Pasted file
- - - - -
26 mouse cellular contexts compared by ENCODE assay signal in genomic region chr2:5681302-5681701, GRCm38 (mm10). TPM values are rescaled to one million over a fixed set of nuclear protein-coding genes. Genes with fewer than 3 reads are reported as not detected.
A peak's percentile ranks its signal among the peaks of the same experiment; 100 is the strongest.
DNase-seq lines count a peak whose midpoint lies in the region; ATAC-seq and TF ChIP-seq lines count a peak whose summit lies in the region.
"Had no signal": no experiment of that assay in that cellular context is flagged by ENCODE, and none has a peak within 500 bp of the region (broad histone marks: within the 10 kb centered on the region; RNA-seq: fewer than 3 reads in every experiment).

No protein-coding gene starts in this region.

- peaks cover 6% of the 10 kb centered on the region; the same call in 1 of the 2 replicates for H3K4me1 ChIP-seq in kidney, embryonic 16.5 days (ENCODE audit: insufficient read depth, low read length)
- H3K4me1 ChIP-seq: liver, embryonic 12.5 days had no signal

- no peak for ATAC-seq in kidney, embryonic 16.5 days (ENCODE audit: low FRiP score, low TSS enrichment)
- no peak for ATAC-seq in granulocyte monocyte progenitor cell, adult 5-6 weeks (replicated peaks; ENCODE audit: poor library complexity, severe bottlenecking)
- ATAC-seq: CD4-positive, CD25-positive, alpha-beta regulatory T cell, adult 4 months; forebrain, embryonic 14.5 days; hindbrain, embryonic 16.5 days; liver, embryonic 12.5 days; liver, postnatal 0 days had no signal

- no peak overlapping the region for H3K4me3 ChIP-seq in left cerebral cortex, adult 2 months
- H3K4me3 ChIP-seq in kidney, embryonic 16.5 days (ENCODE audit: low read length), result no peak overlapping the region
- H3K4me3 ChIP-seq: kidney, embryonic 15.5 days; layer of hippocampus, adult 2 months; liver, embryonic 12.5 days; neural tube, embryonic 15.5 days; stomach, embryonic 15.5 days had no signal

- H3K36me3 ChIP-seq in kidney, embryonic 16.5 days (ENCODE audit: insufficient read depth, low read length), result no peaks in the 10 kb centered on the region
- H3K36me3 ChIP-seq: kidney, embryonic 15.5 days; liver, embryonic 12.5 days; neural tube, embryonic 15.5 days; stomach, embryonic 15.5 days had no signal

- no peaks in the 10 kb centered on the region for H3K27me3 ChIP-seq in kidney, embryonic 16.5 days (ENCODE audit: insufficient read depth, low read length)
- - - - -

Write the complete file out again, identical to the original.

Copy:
26 mouse cellular contexts compared by ENCODE assay signal in genomic region chr2:5681302-5681701, GRCm38 (mm10). TPM values are rescaled to one million over a fixed set of nuclear protein-coding genes. Genes with fewer than 3 reads are reported as not detected.
A peak's percentile ranks its signal among the peaks of the same experiment; 100 is the strongest.
DNase-seq lines count a peak whose midpoint lies in the region; ATAC-seq and TF ChIP-seq lines count a peak whose summit lies in the region.
"Had no signal": no experiment of that assay in that cellular context is flagged by ENCODE, and none has a peak within 500 bp of the region (broad histone marks: within the 10 kb centered on the region; RNA-seq: fewer than 3 reads in every experiment).

No protein-coding gene starts in this region.

- peaks cover 6% of the 10 kb centered on the region; the same call in 1 of the 2 replicates for H3K4me1 ChIP-seq in kidney, embryonic 16.5 days (ENCODE audit: insufficient read depth, low read length)
- H3K4me1 ChIP-seq: liver, embryonic 12.5 days had no signal

- no peak for ATAC-seq in kidney, embryonic 16.5 days (ENCODE audit: low FRiP score, low TSS enrichment)
- no peak for ATAC-seq in granulocyte monocyte progenitor cell, adult 5-6 weeks (replicated peaks; ENCODE audit: poor library complexity, severe bottlenecking)
- ATAC-seq: CD4-positive, CD25-positive, alpha-beta regulatory T cell, adult 4 months; forebrain, embryonic 14.5 days; hindbrain, embryonic 16.5 days; liver, embryonic 12.5 days; liver, postnatal 0 days had no signal

- no peak overlapping the region for H3K4me3 ChIP-seq in left cerebral cortex, adult 2 months
- H3K4me3 ChIP-seq in kidney, embryonic 16.5 days (ENCODE audit: low read length), result no peak overlapping the region
- H3K4me3 ChIP-seq: kidney, embryonic 15.5 days; layer of hippocampus, adult 2 months; liver, embryonic 12.5 days; neural tube, embryonic 15.5 days; stomach, embryonic 15.5 days had no signal

- H3K36me3 ChIP-seq in kidney, embryonic 16.5 days (ENCODE audit: insufficient read depth, low read length), result no peaks in the 10 kb centered on the region
- H3K36me3 ChIP-seq: kidney, embryonic 15.5 days; liver, embryonic 12.5 days; neural tube, embryonic 15.5 days; stomach, embryonic 15.5 days had no signal

- no peaks in the 10 kb centered on the region for H3K27me3 ChIP-seq in kidney, embryonic 16.5 days (ENCODE audit: insufficient read depth, low read length)